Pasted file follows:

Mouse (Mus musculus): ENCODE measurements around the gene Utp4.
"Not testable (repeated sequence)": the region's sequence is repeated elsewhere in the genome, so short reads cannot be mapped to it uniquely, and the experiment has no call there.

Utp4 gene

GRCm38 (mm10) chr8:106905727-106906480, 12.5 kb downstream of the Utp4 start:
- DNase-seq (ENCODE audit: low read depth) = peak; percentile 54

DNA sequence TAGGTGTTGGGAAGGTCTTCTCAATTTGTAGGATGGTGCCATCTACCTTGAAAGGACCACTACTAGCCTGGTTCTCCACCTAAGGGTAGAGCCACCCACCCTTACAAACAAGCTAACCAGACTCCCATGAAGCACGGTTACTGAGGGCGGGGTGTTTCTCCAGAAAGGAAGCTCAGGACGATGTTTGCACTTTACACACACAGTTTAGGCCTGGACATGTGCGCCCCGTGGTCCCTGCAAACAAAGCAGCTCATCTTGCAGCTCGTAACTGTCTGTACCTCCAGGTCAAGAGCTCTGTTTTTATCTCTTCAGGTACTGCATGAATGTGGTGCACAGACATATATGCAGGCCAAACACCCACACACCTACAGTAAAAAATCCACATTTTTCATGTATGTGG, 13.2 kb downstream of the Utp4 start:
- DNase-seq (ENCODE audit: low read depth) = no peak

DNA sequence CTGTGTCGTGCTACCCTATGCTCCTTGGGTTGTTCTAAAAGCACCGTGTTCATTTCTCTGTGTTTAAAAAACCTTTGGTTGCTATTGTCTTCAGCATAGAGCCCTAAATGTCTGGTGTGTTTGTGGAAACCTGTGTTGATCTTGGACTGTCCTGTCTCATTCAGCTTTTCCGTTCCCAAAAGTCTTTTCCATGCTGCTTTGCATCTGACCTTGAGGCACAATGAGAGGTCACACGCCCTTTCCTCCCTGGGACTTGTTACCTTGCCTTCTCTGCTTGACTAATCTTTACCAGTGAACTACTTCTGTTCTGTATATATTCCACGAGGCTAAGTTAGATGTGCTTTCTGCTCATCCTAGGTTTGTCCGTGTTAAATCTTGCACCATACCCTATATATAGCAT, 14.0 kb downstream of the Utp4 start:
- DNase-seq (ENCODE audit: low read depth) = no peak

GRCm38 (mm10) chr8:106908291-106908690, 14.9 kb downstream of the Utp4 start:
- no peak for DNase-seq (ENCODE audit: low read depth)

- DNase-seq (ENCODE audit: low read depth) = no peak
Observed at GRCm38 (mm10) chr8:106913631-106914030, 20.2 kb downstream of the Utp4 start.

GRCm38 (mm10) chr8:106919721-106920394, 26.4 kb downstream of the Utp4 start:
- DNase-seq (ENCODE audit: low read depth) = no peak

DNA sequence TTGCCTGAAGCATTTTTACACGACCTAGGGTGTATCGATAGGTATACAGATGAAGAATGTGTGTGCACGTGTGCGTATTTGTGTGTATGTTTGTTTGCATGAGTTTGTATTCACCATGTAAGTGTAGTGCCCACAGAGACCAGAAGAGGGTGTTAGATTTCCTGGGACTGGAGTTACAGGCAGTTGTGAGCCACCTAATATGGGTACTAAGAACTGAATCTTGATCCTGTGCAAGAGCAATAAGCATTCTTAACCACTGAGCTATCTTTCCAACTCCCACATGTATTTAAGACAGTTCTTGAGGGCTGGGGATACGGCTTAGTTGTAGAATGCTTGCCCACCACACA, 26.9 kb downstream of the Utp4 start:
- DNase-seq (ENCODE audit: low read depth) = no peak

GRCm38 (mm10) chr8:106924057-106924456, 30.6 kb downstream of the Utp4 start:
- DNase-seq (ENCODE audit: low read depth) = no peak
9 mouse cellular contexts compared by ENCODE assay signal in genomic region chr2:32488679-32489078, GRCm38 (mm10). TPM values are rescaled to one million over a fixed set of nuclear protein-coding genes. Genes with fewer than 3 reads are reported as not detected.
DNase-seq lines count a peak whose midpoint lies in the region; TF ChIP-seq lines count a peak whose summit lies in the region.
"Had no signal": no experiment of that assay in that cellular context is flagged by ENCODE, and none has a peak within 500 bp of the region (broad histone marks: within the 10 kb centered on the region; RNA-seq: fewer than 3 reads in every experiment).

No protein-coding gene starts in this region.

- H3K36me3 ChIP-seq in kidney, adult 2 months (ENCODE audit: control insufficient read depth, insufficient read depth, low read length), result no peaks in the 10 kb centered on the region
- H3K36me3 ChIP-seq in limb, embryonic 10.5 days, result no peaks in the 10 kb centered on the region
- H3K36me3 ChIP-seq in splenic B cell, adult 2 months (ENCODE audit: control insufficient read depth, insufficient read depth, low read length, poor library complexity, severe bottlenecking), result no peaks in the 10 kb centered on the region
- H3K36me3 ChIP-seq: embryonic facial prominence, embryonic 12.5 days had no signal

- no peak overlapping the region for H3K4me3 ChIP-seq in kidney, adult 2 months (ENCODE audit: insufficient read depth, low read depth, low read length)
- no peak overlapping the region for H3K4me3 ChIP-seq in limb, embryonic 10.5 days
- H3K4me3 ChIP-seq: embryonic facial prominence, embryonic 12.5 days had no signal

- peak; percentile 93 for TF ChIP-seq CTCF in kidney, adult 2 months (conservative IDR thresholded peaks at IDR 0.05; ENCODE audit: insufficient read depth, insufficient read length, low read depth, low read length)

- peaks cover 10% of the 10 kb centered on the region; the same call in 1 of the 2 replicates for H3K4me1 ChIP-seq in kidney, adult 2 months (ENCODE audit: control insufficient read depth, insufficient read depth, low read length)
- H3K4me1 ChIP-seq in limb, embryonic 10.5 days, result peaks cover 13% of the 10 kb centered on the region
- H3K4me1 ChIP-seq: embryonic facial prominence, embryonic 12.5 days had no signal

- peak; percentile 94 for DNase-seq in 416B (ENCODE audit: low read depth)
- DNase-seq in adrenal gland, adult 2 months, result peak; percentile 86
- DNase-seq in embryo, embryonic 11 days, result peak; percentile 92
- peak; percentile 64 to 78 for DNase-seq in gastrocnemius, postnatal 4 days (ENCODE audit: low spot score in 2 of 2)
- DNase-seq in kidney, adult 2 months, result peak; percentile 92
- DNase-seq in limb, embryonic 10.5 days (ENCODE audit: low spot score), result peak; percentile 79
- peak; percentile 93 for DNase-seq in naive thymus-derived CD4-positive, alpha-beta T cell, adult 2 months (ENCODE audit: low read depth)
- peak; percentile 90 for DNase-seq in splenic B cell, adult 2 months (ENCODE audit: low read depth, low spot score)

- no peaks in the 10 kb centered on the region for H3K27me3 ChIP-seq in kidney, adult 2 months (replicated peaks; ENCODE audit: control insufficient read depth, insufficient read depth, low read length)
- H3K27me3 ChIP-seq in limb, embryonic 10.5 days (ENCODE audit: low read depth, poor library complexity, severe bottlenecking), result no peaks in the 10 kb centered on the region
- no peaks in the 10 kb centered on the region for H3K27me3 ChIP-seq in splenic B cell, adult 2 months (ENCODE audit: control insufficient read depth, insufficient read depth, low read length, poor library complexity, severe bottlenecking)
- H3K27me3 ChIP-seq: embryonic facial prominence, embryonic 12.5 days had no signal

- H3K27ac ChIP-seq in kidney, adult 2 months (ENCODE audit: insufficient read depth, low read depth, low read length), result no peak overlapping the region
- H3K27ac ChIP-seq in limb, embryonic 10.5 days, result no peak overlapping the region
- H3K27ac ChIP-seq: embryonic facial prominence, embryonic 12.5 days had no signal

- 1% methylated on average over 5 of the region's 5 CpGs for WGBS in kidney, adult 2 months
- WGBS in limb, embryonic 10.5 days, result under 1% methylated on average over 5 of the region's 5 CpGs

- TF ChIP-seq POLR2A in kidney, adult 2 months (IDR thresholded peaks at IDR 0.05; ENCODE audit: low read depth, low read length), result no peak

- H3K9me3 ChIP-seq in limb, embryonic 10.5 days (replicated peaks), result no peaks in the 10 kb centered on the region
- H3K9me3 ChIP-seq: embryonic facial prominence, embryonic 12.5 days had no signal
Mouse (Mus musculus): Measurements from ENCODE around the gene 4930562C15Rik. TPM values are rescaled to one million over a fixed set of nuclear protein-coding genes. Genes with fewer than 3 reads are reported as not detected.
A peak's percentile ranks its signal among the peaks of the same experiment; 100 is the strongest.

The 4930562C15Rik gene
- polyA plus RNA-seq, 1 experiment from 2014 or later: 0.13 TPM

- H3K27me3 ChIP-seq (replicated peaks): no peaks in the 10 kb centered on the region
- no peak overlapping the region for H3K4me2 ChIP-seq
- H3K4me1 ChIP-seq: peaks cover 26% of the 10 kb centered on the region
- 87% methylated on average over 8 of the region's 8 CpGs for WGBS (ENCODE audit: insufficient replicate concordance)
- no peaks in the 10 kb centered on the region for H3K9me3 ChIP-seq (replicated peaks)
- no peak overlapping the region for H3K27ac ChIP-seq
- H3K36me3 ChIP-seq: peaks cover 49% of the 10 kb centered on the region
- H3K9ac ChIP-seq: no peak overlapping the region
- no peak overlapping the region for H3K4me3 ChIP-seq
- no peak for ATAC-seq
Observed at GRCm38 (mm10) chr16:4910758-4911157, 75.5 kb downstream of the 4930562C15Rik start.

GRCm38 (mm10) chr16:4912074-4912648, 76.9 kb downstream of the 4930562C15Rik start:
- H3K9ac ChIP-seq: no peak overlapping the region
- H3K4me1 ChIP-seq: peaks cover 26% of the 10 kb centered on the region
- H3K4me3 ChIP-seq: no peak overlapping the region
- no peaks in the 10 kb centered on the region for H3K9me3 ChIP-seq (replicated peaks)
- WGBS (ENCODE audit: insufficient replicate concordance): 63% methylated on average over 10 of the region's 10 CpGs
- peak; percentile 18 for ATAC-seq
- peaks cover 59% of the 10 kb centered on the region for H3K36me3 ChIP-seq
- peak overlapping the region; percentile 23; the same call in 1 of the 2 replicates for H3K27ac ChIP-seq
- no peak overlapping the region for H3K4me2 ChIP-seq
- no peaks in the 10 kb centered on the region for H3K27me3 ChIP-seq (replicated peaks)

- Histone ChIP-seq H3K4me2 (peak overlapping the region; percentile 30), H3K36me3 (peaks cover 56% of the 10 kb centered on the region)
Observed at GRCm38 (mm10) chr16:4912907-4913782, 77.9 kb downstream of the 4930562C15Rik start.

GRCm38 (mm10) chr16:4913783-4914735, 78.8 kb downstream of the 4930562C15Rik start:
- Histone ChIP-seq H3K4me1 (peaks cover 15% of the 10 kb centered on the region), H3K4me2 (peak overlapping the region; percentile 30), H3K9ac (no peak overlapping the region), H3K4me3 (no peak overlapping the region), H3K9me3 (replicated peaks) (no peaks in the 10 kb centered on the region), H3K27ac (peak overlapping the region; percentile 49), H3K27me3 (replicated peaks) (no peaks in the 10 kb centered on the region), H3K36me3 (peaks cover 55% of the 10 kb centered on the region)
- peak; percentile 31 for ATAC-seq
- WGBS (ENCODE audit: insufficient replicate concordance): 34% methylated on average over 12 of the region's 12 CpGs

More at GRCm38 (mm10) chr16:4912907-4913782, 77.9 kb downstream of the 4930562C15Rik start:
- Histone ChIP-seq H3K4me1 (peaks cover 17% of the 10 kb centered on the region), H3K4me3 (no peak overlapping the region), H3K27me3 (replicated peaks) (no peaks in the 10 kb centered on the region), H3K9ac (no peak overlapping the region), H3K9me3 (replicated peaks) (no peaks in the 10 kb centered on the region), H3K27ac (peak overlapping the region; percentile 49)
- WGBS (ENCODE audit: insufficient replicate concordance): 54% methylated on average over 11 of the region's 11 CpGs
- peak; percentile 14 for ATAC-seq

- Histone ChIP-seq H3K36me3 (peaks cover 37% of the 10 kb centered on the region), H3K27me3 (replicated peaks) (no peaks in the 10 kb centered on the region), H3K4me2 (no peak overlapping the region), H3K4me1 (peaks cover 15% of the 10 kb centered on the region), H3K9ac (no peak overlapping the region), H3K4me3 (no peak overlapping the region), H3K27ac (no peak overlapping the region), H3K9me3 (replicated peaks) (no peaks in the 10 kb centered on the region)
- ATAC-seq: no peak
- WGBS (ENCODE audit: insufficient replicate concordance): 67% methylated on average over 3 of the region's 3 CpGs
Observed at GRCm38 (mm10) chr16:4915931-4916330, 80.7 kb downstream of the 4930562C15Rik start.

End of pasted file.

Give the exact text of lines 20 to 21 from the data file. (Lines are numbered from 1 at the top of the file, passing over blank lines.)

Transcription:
9 mouse cellular contexts compared by ENCODE assay signal in genomic region chr2:32488679-32489078, GRCm38 (mm10). TPM values are rescaled to one million over a fixed set of nuclear protein-coding genes. Genes with fewer than 3 reads are reported as not detected.
DNase-seq lines count a peak whose midpoint lies in the region; TF ChIP-seq lines count a peak whose summit lies in the region.